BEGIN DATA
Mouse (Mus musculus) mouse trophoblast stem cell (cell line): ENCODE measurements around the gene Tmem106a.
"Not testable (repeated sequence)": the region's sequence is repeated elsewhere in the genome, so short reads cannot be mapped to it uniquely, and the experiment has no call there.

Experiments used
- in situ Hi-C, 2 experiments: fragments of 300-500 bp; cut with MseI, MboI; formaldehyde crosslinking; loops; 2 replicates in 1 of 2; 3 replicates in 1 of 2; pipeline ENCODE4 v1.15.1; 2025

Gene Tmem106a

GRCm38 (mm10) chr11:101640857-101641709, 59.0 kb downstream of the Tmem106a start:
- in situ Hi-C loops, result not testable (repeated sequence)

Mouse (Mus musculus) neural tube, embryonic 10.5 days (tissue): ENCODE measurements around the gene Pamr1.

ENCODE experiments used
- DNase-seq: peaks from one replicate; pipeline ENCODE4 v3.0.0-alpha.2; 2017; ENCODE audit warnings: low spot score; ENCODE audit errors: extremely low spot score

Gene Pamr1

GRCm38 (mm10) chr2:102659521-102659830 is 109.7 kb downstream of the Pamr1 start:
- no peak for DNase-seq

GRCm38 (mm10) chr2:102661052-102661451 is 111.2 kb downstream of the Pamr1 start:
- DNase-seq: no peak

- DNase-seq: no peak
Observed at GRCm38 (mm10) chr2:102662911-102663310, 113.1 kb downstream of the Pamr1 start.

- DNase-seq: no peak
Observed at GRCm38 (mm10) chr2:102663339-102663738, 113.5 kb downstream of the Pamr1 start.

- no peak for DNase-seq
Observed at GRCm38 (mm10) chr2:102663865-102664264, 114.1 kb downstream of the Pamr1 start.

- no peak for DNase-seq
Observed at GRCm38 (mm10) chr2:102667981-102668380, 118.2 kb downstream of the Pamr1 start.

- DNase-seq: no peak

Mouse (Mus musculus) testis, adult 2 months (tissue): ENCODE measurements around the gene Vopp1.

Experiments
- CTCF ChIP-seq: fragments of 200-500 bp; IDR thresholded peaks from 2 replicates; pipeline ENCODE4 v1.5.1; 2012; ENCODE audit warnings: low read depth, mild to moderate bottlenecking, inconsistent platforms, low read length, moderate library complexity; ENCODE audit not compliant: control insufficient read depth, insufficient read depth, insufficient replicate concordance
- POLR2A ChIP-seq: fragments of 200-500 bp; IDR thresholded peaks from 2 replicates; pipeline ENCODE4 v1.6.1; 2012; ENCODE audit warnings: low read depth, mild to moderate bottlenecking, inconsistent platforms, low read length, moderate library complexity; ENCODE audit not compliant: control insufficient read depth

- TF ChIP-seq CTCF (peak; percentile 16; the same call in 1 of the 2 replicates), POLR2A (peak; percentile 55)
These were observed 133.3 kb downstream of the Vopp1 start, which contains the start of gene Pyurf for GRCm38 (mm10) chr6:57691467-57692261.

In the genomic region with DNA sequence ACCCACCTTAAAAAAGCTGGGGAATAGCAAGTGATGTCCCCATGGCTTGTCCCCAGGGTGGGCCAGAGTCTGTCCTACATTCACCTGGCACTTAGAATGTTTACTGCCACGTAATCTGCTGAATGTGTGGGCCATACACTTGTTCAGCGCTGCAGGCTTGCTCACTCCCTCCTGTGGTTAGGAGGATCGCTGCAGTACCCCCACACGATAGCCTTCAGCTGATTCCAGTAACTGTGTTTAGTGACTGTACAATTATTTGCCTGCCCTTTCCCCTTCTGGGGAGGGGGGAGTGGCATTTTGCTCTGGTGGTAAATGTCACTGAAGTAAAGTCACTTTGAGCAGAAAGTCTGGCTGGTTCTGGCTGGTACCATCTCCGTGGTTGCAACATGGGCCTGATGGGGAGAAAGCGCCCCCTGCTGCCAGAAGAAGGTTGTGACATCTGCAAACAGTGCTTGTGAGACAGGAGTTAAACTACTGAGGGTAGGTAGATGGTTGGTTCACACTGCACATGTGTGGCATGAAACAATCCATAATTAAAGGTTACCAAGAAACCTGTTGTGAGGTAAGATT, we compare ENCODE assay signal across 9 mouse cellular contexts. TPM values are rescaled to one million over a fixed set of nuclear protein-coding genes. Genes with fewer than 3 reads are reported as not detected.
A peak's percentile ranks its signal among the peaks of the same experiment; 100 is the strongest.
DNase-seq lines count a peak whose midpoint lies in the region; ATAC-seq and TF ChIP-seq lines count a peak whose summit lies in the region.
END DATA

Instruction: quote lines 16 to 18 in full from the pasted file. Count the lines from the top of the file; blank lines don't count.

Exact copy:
- DNase-seq: no peak
Observed at GRCm38 (mm10) chr2:102662911-102663310, 113.1 kb downstream of the Pamr1 start.

- DNase-seq: no peak